What’s the Old War Office?
Well, it’s two things. Firstly, it’s the old war office where Churchill valiantly conducted the war effort, and it’s also a brand spanking new London hotel that’s likely going to be the poshest new hotel to open in London in years. The building opened in 1906, but the hotel’s opening on 29 September marks the first time in its history the property has been open to the public.
So less old, more new, then?
Not quite: an intriguing mix of both. The Old War Office is a genuine historical relic, so much so that some cultural organisations are properly miffed that it’s being turned into a luxury hotel. However the Old War Office will open its historical spaces for public tours for the public to walk around and view the historically important innards. Loads of original features have been refurbished over eight years thanks tothe work of hundreds of craftspeople, and highlights include mosaic floors, oak panelling, original chandeliers and a focal point marble staircase. Then the sort of towering high ceilings that make you feel both dizzy and materially insignificant when you look up into them. But being a brand new Raffles hotel, the facilities, and the hotels’ outlook, will be squeaky clean and fresh.
How big is it?
Literally huge. And we aren’t just talking about the buzz. There are nine (nine!) restaurants within the Old War Office, so think something like The Ned in the Square Mile, then times it by two. There’s also 120 guest rooms and a rooftop bar with views over St James’ Park, The Mall and Buckingham Palace. It fills the entirety of Admiralty Arch, which is the impressive structure you drive through as you enter onto The Mall to drive down to Buckingham Palace.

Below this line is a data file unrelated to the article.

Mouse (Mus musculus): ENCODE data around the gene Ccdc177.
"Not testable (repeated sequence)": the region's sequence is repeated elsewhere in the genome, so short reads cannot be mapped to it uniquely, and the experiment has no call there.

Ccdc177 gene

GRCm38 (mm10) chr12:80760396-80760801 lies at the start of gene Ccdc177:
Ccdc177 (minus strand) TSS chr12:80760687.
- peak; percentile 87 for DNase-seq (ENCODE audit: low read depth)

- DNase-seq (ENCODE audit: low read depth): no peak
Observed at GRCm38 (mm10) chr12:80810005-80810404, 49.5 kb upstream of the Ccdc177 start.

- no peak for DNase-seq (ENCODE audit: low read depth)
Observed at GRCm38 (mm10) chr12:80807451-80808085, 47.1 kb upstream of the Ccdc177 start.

I want to sleep where Churchill chugged cigars. Can I?
Yes! Don your most fab waist coat, Locke & Co bowler hat and tuck a cigar into the inside pocket: it’s time to get your Churchillian roleplay on. The Heritage Suites take over the spaces that were formerly the offices of the big man himself, as well as other historical figures including David Lloyd George, Prime Minister between 1916 and 1922.
What about the food?
Of the nine restaurants and three bars, the one to book is Mauro Colagreco at Raffles London at the OWO, the signature restaurant. It’s about local, seasonal ingredients and dishes will likely be inspired by Colagreco’s time spent working on the French Riviera where he is lauded. There’ll be a particular focus on British vegetables at all three of his restaurants within the OWO. The Drawing Room will be for relaxing dining overlooking Horseguards Parade and The Spy Lounge cocktail bar pays homage to the British intelligence officers who frequented this building back in the day. Oh, and the rooftop will be led by Michelinstarred chef Endo Kazutoshi.
The Whitehall Ballroom hosts 600, in case you fancy dropping the net value of Wolverhampton on your next big event, and there are meeting rooms called Morse and Code as part of the business suites, a cute nod to the hotel’s wartime history.
So I’ll be spending my autumn here then?
Yeah, kind of. But the OWO joins a cohort of other impressive restaurant openings this autumn. There’s also a new Wolseley on the way, this time in the City of London, as well as Bébé Bob, an offshoot of Bob Bob Ricard, and a new restaurant that earmarks the return of Jamie Oliver. Get your shirts pressed, it’s cuffing season.